Serving House: A Journal of Literary Arts
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SHJ Issue 16
Spring 2017

Taking Down Christmas

by Deborah Allbritain

You unhook 90 year old Santa from the top branch, his jacket
thin as winter maples, the three maids-a-milking so frail

they nearly crumble, then your favorite,
		the emerald tear-drops,
silvered interiors of stars. Always, out in front,

your daughter’s little photo ornaments
		dating back twenty years—
One day God willing, she will tether them
			to her own family tree,

ask you from your recliner by the fire, to sing, but for now
you close the lid on this flimsy cardboard box:
			Harding Ornaments,

it still says in your mother’s illegible scrawl. Months later,
when you return to finish this poem, according to Facebook,

it’s National Day of Gratitude and you choke on the irony:
Last weekend in ICU, your girl listless, overdosed on Tequila

and codeine, almost didn’t make it, but now she’s bending over
you kissing your forehead, hair twisted in a high bun,
				heading out

for class again. Mom, You’re the strongest person I’ve ever known
and she’s out the door. But you are still sitting on that chair
					in room 523,

your spine a fused arch over her bed, as they force her to drink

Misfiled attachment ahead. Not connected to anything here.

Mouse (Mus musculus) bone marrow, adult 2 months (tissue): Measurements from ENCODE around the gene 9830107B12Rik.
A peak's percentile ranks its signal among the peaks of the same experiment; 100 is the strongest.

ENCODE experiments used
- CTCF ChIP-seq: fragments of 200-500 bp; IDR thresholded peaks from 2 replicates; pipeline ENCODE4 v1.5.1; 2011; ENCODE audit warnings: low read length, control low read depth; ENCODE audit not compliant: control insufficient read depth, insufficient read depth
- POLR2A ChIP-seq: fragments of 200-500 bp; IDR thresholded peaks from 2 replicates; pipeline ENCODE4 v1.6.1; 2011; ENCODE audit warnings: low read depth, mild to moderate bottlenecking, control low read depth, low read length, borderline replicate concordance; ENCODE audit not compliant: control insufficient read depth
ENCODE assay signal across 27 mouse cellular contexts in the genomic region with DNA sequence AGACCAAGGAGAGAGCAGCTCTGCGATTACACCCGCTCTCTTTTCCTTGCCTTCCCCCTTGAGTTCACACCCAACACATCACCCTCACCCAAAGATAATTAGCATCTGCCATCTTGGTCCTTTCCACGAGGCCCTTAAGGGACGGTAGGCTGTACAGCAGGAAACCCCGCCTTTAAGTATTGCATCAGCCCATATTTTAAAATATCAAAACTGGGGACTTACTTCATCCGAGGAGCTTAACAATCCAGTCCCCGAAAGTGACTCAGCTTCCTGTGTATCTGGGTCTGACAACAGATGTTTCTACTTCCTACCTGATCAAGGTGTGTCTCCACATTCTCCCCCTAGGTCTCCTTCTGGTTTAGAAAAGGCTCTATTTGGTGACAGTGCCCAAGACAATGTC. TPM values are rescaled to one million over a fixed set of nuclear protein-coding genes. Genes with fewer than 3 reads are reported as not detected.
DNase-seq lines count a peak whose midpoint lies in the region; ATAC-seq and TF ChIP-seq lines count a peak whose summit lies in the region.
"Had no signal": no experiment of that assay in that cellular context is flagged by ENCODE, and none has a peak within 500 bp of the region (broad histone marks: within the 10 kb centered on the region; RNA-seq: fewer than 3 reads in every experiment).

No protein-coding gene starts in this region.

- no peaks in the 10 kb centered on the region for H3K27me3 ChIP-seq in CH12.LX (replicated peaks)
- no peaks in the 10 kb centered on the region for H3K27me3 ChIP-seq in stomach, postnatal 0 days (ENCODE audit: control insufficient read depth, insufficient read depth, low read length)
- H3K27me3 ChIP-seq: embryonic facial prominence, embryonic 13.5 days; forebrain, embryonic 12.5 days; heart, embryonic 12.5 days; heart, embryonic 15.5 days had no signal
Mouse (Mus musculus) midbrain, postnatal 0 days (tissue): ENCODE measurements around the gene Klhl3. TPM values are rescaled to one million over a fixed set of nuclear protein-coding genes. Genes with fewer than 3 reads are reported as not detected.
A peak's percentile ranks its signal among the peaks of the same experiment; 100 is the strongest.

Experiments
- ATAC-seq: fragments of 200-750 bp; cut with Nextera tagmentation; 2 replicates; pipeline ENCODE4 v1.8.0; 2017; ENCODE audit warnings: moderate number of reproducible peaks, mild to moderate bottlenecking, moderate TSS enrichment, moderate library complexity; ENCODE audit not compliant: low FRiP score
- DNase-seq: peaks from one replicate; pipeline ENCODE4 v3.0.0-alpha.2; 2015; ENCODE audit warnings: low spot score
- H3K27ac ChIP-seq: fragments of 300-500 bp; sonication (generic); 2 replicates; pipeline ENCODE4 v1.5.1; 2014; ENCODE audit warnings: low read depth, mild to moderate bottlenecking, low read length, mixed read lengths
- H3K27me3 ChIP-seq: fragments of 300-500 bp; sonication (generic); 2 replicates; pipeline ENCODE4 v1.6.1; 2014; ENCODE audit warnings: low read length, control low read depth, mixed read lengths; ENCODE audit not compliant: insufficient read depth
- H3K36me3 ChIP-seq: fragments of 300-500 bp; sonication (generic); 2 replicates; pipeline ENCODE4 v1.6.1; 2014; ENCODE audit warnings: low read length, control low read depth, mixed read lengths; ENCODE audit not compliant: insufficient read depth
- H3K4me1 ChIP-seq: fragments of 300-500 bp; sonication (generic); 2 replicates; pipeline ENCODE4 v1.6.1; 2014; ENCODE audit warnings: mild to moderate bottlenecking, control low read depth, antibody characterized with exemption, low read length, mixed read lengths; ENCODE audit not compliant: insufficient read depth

the charcoal liquid, as she vomits, sleeps for hours
			with her black tongue

pushed between her lips, they draw more blood,
				wrap the bedrails
with flannel in case she seizes. Wouldn’t you like a cot,
				Mrs. Allbritain

they keep asking but by then the room floats in early light
					and the only
sound besides her pulse blipping across the screen
				is her spoon,

scraping ice chips from a paper cup as you stand gazing
at the parched hills of September,
			still in your blue cocktail dress

heels kicked in a corner, your child focused on crunching
				and swallowing,
the heat wavering in the parking lot below,
			the crackly voice from the bed

asking for Mac ’n Cheese—and you turn as if the words
				had come from
Christ himself. You wander out of the temple in search of food.


—Selected for Honorable Mention in the competition for the Steve Kowit Poetry Prize 2016, and first published in the San Diego Poetry Annual 2016-17 (Garden Oak Press, February 2017); appears here with permissions from both poet and publisher.


SHJ Issue 16
Spring 2017

Deborah Allbritain

lives in San Diego, California where she continues to write, study, and teach poetry. Publications and awards include: The Antioch Review, The Cortland Review, The Taos Review, Michigan Review, Main Street Rag, Connecticut River Review, Cimarron Review, and Serving House Journal. Her poetry has been anthologized in Stand Up Poetry: The Anthology; The Unmade Bed (Harper Collins); The Book of Birth Poetry; and In the Palm of Your Hand (Tilbury House). In 2015, she received two Pushcart Prize nominations, and her poem “The Fire” was a finalist for the Wabash Poetry Prize.

“...we have been born here to witness and celebrate. We wonder at our purpose for living. Our purpose
is to perceive the fantastic. Why have a universe if there is no audience?” — Ray Bradbury